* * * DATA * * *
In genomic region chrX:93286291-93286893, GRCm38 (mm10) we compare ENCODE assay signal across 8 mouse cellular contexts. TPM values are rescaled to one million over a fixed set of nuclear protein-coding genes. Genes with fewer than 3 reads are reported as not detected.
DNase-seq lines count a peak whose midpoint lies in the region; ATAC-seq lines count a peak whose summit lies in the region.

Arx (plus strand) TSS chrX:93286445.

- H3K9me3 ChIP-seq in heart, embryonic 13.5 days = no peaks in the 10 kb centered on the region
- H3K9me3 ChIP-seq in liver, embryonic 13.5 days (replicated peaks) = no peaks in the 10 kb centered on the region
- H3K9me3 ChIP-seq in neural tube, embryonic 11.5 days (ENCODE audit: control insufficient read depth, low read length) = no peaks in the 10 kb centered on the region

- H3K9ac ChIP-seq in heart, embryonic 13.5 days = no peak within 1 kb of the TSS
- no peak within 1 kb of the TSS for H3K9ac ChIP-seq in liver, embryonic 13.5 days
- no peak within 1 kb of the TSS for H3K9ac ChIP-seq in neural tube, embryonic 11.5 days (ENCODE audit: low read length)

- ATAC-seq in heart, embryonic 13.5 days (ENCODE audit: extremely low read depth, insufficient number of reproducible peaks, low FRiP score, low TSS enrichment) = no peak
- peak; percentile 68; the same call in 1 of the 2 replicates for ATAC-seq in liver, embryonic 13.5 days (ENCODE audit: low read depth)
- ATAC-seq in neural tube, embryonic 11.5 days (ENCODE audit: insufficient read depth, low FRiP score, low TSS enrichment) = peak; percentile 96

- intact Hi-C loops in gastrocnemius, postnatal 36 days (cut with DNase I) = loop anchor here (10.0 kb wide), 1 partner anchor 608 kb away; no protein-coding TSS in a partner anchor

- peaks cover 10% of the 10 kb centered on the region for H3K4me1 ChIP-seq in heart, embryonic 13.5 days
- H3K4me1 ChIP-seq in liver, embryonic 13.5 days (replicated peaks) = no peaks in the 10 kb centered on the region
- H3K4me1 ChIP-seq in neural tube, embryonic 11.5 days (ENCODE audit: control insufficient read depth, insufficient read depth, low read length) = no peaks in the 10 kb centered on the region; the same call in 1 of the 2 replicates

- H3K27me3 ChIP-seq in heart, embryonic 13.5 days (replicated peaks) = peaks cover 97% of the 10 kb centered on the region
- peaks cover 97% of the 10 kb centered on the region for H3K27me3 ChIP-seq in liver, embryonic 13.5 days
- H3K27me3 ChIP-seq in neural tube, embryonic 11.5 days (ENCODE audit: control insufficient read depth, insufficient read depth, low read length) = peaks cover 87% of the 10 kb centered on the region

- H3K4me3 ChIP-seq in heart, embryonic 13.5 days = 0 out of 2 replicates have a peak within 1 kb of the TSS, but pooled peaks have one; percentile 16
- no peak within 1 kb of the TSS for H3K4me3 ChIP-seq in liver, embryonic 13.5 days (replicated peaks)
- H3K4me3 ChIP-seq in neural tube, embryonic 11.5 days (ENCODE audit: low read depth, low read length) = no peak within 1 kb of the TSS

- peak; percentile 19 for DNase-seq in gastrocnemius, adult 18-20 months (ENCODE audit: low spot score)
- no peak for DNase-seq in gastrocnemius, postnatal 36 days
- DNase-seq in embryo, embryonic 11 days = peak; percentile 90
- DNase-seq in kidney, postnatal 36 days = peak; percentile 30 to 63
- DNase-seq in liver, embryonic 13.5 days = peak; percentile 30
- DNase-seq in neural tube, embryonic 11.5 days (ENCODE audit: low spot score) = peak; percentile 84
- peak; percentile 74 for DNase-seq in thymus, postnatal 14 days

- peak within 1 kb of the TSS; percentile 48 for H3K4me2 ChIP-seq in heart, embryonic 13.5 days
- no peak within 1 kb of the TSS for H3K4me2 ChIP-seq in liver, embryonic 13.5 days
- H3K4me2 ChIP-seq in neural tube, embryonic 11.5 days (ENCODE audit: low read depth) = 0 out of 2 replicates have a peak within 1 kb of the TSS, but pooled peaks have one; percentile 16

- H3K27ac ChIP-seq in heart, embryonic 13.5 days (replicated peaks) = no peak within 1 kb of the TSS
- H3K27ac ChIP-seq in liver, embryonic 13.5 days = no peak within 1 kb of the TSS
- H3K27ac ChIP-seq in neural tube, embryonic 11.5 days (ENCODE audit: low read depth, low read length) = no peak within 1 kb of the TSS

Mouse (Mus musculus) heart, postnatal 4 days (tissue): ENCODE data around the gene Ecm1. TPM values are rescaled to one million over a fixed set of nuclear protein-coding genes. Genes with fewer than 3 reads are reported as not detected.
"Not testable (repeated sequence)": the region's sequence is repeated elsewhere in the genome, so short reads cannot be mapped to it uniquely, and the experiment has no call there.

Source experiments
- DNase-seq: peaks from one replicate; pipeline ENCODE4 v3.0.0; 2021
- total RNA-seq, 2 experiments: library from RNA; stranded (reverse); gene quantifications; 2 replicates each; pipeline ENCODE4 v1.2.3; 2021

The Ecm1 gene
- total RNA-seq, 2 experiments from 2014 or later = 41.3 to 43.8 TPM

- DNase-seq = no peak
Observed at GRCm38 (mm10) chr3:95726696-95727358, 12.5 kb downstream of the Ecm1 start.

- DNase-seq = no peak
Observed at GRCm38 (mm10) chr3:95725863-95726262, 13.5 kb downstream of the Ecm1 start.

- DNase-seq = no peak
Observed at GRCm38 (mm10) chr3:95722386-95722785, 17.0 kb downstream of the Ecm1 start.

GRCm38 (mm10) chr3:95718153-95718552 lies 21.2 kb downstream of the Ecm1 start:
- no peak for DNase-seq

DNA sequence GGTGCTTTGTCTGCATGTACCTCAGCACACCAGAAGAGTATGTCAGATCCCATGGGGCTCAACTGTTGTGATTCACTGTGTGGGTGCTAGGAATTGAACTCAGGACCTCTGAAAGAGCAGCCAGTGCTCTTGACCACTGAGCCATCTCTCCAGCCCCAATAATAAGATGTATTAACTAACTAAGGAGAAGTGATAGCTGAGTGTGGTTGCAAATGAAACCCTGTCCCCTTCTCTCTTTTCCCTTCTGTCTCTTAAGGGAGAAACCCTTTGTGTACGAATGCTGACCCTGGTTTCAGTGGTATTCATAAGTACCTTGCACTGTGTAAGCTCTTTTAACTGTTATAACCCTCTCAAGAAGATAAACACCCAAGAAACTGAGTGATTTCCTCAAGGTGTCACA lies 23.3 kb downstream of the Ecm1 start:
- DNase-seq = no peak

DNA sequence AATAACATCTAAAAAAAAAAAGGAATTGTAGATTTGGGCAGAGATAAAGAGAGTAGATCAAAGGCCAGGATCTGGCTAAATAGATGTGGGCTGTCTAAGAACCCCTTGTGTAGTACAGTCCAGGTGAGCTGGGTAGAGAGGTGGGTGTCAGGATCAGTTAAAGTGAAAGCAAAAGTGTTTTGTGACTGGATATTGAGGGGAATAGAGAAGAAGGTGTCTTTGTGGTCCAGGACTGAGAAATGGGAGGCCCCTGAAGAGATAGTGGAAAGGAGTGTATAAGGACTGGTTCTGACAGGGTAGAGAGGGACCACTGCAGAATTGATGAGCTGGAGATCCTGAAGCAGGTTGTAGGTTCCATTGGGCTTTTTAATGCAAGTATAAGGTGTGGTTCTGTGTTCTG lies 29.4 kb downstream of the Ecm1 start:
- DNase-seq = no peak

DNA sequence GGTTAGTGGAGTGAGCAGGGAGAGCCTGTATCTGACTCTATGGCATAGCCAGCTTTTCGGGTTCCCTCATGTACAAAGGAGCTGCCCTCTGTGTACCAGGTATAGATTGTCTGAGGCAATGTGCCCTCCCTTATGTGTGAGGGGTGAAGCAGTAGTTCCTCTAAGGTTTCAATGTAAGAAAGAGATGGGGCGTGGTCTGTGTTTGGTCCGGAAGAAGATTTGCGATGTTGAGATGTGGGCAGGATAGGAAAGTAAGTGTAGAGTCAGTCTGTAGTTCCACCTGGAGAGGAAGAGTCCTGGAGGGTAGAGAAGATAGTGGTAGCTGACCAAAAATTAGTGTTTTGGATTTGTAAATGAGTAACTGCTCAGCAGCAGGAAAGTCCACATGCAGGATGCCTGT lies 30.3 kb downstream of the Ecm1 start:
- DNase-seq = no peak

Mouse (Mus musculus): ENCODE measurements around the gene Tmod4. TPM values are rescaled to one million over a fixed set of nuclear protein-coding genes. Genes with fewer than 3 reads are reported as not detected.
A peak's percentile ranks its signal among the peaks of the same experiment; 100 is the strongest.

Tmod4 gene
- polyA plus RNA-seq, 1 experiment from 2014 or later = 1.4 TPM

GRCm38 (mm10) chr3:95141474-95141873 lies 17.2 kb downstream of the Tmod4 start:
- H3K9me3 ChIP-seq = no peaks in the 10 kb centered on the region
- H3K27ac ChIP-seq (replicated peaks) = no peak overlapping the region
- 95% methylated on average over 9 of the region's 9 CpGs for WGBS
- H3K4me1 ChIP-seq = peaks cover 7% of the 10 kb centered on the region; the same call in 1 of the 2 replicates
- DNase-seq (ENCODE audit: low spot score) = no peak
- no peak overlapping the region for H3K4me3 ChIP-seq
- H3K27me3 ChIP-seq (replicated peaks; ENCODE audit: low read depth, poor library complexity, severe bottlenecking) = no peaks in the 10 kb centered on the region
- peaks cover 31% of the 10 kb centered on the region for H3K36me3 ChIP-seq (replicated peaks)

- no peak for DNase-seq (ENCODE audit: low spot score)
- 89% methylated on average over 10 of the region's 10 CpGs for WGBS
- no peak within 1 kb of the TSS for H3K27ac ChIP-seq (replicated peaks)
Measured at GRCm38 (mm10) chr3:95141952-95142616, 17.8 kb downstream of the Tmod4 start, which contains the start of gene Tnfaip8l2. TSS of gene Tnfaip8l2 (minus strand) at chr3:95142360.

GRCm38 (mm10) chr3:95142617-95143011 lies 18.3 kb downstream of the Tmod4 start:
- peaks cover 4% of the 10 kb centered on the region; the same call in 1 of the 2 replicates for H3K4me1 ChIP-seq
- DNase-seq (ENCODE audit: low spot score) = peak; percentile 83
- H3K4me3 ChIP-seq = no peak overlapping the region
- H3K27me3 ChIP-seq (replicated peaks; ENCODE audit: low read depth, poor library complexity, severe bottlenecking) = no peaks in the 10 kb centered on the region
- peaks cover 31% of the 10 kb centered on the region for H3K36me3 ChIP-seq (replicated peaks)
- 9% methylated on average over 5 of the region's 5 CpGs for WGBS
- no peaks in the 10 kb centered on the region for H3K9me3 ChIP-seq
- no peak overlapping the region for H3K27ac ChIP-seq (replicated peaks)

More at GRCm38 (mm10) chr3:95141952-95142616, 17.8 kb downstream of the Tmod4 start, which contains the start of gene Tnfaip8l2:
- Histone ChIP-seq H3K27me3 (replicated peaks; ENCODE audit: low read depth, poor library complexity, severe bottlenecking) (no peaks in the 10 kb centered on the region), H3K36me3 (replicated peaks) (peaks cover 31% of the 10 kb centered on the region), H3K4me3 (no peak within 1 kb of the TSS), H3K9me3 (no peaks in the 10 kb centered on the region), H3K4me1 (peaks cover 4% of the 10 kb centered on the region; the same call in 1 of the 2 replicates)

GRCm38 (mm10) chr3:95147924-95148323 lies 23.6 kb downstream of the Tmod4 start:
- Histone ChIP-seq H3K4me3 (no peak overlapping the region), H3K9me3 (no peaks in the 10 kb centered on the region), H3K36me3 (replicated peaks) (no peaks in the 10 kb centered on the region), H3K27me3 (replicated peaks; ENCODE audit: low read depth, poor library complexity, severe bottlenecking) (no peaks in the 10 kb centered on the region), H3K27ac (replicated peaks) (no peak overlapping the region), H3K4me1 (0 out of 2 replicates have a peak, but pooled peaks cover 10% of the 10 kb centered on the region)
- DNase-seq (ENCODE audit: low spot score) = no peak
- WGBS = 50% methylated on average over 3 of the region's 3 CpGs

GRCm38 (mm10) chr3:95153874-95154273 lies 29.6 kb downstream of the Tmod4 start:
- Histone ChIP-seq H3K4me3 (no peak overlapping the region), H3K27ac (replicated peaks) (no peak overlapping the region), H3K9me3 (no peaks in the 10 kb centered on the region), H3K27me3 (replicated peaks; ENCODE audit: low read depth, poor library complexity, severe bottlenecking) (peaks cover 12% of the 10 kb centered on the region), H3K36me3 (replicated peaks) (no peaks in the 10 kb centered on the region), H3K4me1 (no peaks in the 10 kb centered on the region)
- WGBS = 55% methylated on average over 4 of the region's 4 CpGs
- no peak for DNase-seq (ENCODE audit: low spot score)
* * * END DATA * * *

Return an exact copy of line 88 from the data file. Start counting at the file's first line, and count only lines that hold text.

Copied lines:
- WGBS = 50% methylated on average over 3 of the region's 3 CpGs